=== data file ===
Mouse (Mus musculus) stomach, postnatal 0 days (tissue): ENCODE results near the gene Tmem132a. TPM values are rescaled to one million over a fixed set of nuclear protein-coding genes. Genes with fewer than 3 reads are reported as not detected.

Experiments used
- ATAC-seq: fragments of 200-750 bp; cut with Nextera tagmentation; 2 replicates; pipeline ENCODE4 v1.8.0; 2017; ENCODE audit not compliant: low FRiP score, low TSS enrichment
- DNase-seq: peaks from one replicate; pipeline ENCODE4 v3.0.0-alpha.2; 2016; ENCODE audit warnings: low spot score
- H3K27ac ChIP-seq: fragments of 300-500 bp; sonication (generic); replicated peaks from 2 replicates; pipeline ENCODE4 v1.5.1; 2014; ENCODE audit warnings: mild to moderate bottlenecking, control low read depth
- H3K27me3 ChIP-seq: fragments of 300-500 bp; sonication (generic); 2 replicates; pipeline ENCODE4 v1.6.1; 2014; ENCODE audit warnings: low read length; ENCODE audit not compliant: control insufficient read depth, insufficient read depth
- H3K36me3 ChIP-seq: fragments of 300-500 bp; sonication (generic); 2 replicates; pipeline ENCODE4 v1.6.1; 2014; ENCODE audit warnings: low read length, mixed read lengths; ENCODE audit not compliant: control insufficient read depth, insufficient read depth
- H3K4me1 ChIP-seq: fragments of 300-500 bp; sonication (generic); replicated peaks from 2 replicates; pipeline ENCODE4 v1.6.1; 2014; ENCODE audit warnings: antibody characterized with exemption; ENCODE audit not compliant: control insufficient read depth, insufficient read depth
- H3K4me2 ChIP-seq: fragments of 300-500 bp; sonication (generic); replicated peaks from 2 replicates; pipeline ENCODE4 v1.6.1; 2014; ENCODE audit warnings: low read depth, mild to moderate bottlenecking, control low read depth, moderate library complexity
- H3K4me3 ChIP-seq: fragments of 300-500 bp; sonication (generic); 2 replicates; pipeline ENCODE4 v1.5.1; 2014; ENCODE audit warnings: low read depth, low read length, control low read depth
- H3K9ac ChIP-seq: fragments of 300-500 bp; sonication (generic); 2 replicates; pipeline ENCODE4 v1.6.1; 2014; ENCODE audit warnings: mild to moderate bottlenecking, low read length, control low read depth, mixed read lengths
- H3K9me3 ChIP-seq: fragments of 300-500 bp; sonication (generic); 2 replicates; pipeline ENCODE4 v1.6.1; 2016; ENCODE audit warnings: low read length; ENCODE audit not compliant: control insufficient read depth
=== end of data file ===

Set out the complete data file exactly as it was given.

Mouse (Mus musculus) stomach, postnatal 0 days (tissue): ENCODE results near the gene Tmem132a. TPM values are rescaled to one million over a fixed set of nuclear protein-coding genes. Genes with fewer than 3 reads are reported as not detected.

Experiments used
- ATAC-seq: fragments of 200-750 bp; cut with Nextera tagmentation; 2 replicates; pipeline ENCODE4 v1.8.0; 2017; ENCODE audit not compliant: low FRiP score, low TSS enrichment
- DNase-seq: peaks from one replicate; pipeline ENCODE4 v3.0.0-alpha.2; 2016; ENCODE audit warnings: low spot score
- H3K27ac ChIP-seq: fragments of 300-500 bp; sonication (generic); replicated peaks from 2 replicates; pipeline ENCODE4 v1.5.1; 2014; ENCODE audit warnings: mild to moderate bottlenecking, control low read depth
- H3K27me3 ChIP-seq: fragments of 300-500 bp; sonication (generic); 2 replicates; pipeline ENCODE4 v1.6.1; 2014; ENCODE audit warnings: low read length; ENCODE audit not compliant: control insufficient read depth, insufficient read depth
- H3K36me3 ChIP-seq: fragments of 300-500 bp; sonication (generic); 2 replicates; pipeline ENCODE4 v1.6.1; 2014; ENCODE audit warnings: low read length, mixed read lengths; ENCODE audit not compliant: control insufficient read depth, insufficient read depth
- H3K4me1 ChIP-seq: fragments of 300-500 bp; sonication (generic); replicated peaks from 2 replicates; pipeline ENCODE4 v1.6.1; 2014; ENCODE audit warnings: antibody characterized with exemption; ENCODE audit not compliant: control insufficient read depth, insufficient read depth
- H3K4me2 ChIP-seq: fragments of 300-500 bp; sonication (generic); replicated peaks from 2 replicates; pipeline ENCODE4 v1.6.1; 2014; ENCODE audit warnings: low read depth, mild to moderate bottlenecking, control low read depth, moderate library complexity
- H3K4me3 ChIP-seq: fragments of 300-500 bp; sonication (generic); 2 replicates; pipeline ENCODE4 v1.5.1; 2014; ENCODE audit warnings: low read depth, low read length, control low read depth
- H3K9ac ChIP-seq: fragments of 300-500 bp; sonication (generic); 2 replicates; pipeline ENCODE4 v1.6.1; 2014; ENCODE audit warnings: mild to moderate bottlenecking, low read length, control low read depth, mixed read lengths
- H3K9me3 ChIP-seq: fragments of 300-500 bp; sonication (generic); 2 replicates; pipeline ENCODE4 v1.6.1; 2016; ENCODE audit warnings: low read length; ENCODE audit not compliant: control insufficient read depth